This is the game -- Game 1 of the World Series -- that Chris Sale was brought to the Red Sox to pitch. This is why Dave Dombrowski, president of baseball operations for Boston, traded away as much young talent as he did to get Sale from Chicago. Sale has
This is the game -- Game 1 of the World Series -- that Chris Sale was brought to the Red Sox to pitch. This is why Dave Dombrowski, president of baseball operations for Boston, traded away as much young talent as he did to get Sale from Chicago. Sale has now pitched the opening game in four straight postseason series for the Red Sox, going back to last season. When he's healthy, he has been one of the true aces in baseball. Now Sale is asked to be as much of an ace as ever on Tuesday night against the Dodgers.
"He's been our guy since Day One," Red Sox manager Alex Cora said on Sunday.
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Cora and the Red Sox have limited Sale's innings since he pitched just six innings in the opening game of this season, against the Rays in St. Petersburg. Sale is a Lakeland, Fla., kid. His uncle had taken him to see the Rays play on the day Tropicana Field opened in 1998, when Sale was nine years old and the two of them sat down the right-field line. Now he had gotten the ball on Opening Day in 2018 at The Trop, and allowed the Rays just one hit that day, leaving with a lead that the Boston relievers gave away. The Red Sox lost, but won 17 of the next 18 games, and were off.
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Boston did monitor Sale's innings after that, even during the stretch when he was at his very best, striking out the world and looking as much a dominant starter as Jacob deGrom was in the National League for the Mets. The reason was simple: Sale was clearly tired by the end of the 2017 season. Gassed. The Astros lit him up in Game 1 of the American League Division Series, and even though Sale came out of the bullpen in Game 4 and pitched brilliantly before being left in that game too long, it was clear that he was not the same pitcher he had been over the summer.
But even with limiting his pitch count in 2018, Sale still ended up on the disabled list after his left shoulder started barking at him. He pitched hardly at all in September. He has made three postseason appearances so far:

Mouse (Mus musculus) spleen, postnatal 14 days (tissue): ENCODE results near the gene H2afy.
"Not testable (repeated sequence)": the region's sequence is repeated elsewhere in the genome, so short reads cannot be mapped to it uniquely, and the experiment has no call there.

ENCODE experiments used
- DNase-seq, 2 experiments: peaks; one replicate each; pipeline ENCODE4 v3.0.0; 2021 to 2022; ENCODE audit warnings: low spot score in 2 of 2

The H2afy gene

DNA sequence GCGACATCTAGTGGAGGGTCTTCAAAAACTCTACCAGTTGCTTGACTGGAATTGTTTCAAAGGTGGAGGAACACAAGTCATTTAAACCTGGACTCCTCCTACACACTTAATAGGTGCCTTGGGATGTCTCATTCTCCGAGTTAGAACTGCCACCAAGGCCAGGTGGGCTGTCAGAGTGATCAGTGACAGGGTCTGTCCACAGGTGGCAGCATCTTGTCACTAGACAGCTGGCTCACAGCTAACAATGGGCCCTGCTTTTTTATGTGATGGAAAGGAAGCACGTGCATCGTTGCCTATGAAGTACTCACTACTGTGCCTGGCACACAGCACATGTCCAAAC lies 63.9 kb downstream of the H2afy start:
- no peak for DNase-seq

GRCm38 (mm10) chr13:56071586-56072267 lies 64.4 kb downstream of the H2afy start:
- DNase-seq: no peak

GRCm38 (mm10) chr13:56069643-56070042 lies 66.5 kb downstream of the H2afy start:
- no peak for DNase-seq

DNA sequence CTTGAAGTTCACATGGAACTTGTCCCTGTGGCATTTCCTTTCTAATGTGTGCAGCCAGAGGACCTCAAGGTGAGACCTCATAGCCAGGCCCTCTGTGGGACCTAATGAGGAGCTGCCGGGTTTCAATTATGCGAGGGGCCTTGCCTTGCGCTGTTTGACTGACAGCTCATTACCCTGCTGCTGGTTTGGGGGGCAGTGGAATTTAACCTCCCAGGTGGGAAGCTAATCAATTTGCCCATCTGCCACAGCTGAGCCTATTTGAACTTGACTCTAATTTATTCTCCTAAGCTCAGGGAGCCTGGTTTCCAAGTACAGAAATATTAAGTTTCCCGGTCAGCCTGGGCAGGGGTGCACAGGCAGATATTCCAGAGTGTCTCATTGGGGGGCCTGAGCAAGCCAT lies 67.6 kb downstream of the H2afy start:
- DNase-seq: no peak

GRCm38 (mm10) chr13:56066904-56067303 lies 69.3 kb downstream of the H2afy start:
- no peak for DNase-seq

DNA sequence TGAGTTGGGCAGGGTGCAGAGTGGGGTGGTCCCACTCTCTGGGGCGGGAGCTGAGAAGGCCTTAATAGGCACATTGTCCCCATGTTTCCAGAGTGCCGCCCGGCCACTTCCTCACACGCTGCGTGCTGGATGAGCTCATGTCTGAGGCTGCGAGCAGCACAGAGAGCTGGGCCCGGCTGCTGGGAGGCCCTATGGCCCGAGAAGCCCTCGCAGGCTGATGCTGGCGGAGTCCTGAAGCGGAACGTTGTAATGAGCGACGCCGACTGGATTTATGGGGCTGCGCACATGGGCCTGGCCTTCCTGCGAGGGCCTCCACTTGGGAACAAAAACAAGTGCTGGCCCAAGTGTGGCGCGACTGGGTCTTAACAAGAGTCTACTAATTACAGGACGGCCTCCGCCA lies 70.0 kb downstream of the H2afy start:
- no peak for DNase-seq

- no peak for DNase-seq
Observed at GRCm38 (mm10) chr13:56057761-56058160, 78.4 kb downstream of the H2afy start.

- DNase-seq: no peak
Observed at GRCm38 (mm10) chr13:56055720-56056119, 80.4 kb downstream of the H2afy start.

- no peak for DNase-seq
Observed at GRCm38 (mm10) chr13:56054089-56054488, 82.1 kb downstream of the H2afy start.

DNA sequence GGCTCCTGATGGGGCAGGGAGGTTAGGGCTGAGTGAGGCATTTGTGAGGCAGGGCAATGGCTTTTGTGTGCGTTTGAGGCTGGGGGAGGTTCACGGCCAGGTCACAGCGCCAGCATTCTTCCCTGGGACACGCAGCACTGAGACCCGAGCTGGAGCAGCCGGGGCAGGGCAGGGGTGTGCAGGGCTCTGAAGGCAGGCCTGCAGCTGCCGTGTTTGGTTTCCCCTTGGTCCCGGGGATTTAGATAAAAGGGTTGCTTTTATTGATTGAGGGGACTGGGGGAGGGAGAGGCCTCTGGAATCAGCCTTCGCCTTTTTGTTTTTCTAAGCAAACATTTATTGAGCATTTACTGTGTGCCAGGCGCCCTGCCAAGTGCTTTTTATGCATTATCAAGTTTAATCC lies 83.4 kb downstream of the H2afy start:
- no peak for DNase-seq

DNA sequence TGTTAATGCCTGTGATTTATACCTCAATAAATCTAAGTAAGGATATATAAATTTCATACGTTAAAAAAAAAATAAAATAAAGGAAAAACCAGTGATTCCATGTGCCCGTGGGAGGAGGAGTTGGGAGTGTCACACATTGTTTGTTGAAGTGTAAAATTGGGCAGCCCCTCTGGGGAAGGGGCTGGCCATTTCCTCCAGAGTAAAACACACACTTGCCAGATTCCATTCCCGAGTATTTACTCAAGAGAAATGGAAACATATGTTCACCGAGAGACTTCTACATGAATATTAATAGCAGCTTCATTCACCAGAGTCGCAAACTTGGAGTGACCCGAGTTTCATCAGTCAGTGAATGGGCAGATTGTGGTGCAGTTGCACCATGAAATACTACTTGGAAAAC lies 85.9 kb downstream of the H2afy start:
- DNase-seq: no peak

Sale started Game 1 of Boston's ALDS against the Yankees, pitching 5 1/3 innings, striking out eight, and allowing up five hits and two earned runs as the Red Sox hung on to beat the Yankees, 5-4.
Sale came out of the bullpen for the bottom of the eighth on the night when the Red Sox closed out the Yankees in Game 4, and pitched an absolutely filthy 1-2-3 inning. He looked to be at his very best. Finally, he started Game 1 against the Astros in the ALCS, pitching four innings of one-hit ball, giving up a couple more runs and striking out five.
Sale's 2018 postseason totals going into Game 1 of the World Series are 10 1/3 innings, with 13 strikeouts against six walks and six hits. He has allowed four runs.
The Red Sox wanted Sale to have a lot left for October. They will get a glimpse on Tuesday night. Dombrowski didn't trade away prospects like Michael Kopech and Yoan Moncada -- and two other talented young players -- just to have Sale pitch the Red Sox back into the Series for the first time since 2013. He made this trade so that Boston could win its fourth World Series in the past 15 years.
So far Sale, who was hospitalized with a stomach ailment after the first two games of the ALCS against the Astros, has been everything Dombrowski and Red Sox ownership could have hoped for, even with the shoulder problems this season. His regular-season record since the trade is 29-12. He has made 59 starts, pitched 372 1/3 innings and has struck out -- wait for it -- 545 batters over that period. He has been one of the great Red Sox left-handers of all time.
When healthy, Sale has absolutely been in the conversation with other true aces in the sport, like deGrom, like Justin Verlander, like Max Scherzer, though he doesn't look like them, with that three-quarters arm angle, a frame as skinny as a swizzle stick and a fastball that doesn't get up to 100 mph. There have been games Sale has pitched where he has looked as dazzling and dominant for Boston as Pedro Martinez once was.
The Red Sox gave up a lot to get him, but they have gotten a lot back. Now Sale pitches the game the Red Sox really acquired him for. His manager says he's been their guy since Day 1. Well, Chris Sale is about to start Game 1 of the World Series. Sometimes in sports, you end up exactly where you're supposed to be -- a long way and a long time from Section 144 at Tropicana Field.
Mike Lupica is a columnist for MLB.com.